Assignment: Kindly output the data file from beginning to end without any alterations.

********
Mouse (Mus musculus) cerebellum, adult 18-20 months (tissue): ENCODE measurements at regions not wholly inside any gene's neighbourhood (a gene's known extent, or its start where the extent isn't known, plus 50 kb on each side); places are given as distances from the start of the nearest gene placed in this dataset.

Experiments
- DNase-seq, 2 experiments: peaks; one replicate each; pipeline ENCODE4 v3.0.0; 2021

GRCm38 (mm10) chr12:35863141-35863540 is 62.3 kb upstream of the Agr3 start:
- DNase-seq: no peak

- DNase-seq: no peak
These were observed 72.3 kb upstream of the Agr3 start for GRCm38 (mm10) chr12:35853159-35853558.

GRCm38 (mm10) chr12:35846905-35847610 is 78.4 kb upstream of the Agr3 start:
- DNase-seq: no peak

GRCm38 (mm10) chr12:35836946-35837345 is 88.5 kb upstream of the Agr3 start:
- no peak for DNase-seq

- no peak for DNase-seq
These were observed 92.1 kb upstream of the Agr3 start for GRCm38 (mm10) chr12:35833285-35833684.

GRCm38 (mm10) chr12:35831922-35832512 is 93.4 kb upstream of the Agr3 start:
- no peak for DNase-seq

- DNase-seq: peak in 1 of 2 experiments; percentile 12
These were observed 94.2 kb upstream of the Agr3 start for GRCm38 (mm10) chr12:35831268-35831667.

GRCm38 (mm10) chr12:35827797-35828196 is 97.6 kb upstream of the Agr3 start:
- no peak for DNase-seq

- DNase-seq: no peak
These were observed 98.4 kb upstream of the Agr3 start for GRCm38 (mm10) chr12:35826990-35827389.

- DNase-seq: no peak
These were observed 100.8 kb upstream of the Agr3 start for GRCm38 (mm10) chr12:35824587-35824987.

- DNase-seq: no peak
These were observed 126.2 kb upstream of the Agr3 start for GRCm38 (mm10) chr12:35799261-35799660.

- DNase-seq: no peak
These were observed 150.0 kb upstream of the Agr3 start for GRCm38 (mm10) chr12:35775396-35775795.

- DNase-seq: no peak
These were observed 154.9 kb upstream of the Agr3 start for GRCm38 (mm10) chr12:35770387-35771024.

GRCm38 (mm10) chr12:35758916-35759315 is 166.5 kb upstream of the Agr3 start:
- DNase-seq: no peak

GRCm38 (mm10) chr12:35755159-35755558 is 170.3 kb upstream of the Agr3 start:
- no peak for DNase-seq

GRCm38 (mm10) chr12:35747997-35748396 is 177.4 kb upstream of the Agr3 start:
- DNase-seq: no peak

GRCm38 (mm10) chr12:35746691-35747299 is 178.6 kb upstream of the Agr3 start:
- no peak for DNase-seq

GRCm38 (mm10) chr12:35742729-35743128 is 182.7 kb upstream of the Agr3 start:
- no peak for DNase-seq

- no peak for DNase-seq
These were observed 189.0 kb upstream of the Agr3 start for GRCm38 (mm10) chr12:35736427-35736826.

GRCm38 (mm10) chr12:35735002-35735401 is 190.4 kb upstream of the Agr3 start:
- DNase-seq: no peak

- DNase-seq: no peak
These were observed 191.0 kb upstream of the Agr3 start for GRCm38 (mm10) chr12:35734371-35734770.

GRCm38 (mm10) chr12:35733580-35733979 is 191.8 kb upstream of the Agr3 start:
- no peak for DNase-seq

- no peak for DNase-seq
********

Mouse (Mus musculus) cerebellum, adult 18-20 months (tissue): ENCODE measurements at regions not wholly inside any gene's neighbourhood (a gene's known extent, or its start where the extent isn't known, plus 50 kb on each side); places are given as distances from the start of the nearest gene placed in this dataset.

Experiments
- DNase-seq, 2 experiments: peaks; one replicate each; pipeline ENCODE4 v3.0.0; 2021

GRCm38 (mm10) chr12:35863141-35863540 is 62.3 kb upstream of the Agr3 start:
- DNase-seq: no peak

- DNase-seq: no peak
These were observed 72.3 kb upstream of the Agr3 start for GRCm38 (mm10) chr12:35853159-35853558.

GRCm38 (mm10) chr12:35846905-35847610 is 78.4 kb upstream of the Agr3 start:
- DNase-seq: no peak

GRCm38 (mm10) chr12:35836946-35837345 is 88.5 kb upstream of the Agr3 start:
- no peak for DNase-seq

- no peak for DNase-seq
These were observed 92.1 kb upstream of the Agr3 start for GRCm38 (mm10) chr12:35833285-35833684.

GRCm38 (mm10) chr12:35831922-35832512 is 93.4 kb upstream of the Agr3 start:
- no peak for DNase-seq

- DNase-seq: peak in 1 of 2 experiments; percentile 12
These were observed 94.2 kb upstream of the Agr3 start for GRCm38 (mm10) chr12:35831268-35831667.

GRCm38 (mm10) chr12:35827797-35828196 is 97.6 kb upstream of the Agr3 start:
- no peak for DNase-seq

- DNase-seq: no peak
These were observed 98.4 kb upstream of the Agr3 start for GRCm38 (mm10) chr12:35826990-35827389.

- DNase-seq: no peak
These were observed 100.8 kb upstream of the Agr3 start for GRCm38 (mm10) chr12:35824587-35824987.

- DNase-seq: no peak
These were observed 126.2 kb upstream of the Agr3 start for GRCm38 (mm10) chr12:35799261-35799660.

- DNase-seq: no peak
These were observed 150.0 kb upstream of the Agr3 start for GRCm38 (mm10) chr12:35775396-35775795.

- DNase-seq: no peak
These were observed 154.9 kb upstream of the Agr3 start for GRCm38 (mm10) chr12:35770387-35771024.

GRCm38 (mm10) chr12:35758916-35759315 is 166.5 kb upstream of the Agr3 start:
- DNase-seq: no peak

GRCm38 (mm10) chr12:35755159-35755558 is 170.3 kb upstream of the Agr3 start:
- no peak for DNase-seq

GRCm38 (mm10) chr12:35747997-35748396 is 177.4 kb upstream of the Agr3 start:
- DNase-seq: no peak

GRCm38 (mm10) chr12:35746691-35747299 is 178.6 kb upstream of the Agr3 start:
- no peak for DNase-seq

GRCm38 (mm10) chr12:35742729-35743128 is 182.7 kb upstream of the Agr3 start:
- no peak for DNase-seq

- no peak for DNase-seq
These were observed 189.0 kb upstream of the Agr3 start for GRCm38 (mm10) chr12:35736427-35736826.

GRCm38 (mm10) chr12:35735002-35735401 is 190.4 kb upstream of the Agr3 start:
- DNase-seq: no peak

- DNase-seq: no peak
These were observed 191.0 kb upstream of the Agr3 start for GRCm38 (mm10) chr12:35734371-35734770.

GRCm38 (mm10) chr12:35733580-35733979 is 191.8 kb upstream of the Agr3 start:
- no peak for DNase-seq

- no peak for DNase-seq